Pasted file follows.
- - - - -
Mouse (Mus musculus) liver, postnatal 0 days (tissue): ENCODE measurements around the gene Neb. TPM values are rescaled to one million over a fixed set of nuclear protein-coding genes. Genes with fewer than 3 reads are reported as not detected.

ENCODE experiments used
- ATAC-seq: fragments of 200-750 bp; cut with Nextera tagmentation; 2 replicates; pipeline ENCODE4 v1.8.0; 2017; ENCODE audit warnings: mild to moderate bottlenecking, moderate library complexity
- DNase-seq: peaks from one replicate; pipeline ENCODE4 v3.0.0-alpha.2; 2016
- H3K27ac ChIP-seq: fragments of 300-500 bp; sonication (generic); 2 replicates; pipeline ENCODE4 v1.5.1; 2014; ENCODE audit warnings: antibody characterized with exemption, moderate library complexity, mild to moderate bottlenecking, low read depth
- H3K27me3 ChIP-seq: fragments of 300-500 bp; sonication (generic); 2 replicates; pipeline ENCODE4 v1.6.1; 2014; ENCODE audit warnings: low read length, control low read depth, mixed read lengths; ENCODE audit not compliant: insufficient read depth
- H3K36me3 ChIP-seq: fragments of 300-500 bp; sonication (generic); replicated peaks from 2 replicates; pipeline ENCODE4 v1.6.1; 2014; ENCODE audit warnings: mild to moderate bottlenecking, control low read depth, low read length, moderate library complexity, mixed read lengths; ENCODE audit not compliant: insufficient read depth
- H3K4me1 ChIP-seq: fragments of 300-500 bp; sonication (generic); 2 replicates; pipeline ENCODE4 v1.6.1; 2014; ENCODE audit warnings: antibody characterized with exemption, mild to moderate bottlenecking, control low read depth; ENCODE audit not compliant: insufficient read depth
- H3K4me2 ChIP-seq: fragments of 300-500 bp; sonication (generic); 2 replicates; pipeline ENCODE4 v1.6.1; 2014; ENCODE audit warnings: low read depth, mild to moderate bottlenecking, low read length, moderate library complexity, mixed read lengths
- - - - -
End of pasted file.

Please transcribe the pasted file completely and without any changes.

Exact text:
Mouse (Mus musculus) liver, postnatal 0 days (tissue): ENCODE measurements around the gene Neb. TPM values are rescaled to one million over a fixed set of nuclear protein-coding genes. Genes with fewer than 3 reads are reported as not detected.

ENCODE experiments used
- ATAC-seq: fragments of 200-750 bp; cut with Nextera tagmentation; 2 replicates; pipeline ENCODE4 v1.8.0; 2017; ENCODE audit warnings: mild to moderate bottlenecking, moderate library complexity
- DNase-seq: peaks from one replicate; pipeline ENCODE4 v3.0.0-alpha.2; 2016
- H3K27ac ChIP-seq: fragments of 300-500 bp; sonication (generic); 2 replicates; pipeline ENCODE4 v1.5.1; 2014; ENCODE audit warnings: antibody characterized with exemption, moderate library complexity, mild to moderate bottlenecking, low read depth
- H3K27me3 ChIP-seq: fragments of 300-500 bp; sonication (generic); 2 replicates; pipeline ENCODE4 v1.6.1; 2014; ENCODE audit warnings: low read length, control low read depth, mixed read lengths; ENCODE audit not compliant: insufficient read depth
- H3K36me3 ChIP-seq: fragments of 300-500 bp; sonication (generic); replicated peaks from 2 replicates; pipeline ENCODE4 v1.6.1; 2014; ENCODE audit warnings: mild to moderate bottlenecking, control low read depth, low read length, moderate library complexity, mixed read lengths; ENCODE audit not compliant: insufficient read depth
- H3K4me1 ChIP-seq: fragments of 300-500 bp; sonication (generic); 2 replicates; pipeline ENCODE4 v1.6.1; 2014; ENCODE audit warnings: antibody characterized with exemption, mild to moderate bottlenecking, control low read depth; ENCODE audit not compliant: insufficient read depth
- H3K4me2 ChIP-seq: fragments of 300-500 bp; sonication (generic); 2 replicates; pipeline ENCODE4 v1.6.1; 2014; ENCODE audit warnings: low read depth, mild to moderate bottlenecking, low read length, moderate library complexity, mixed read lengths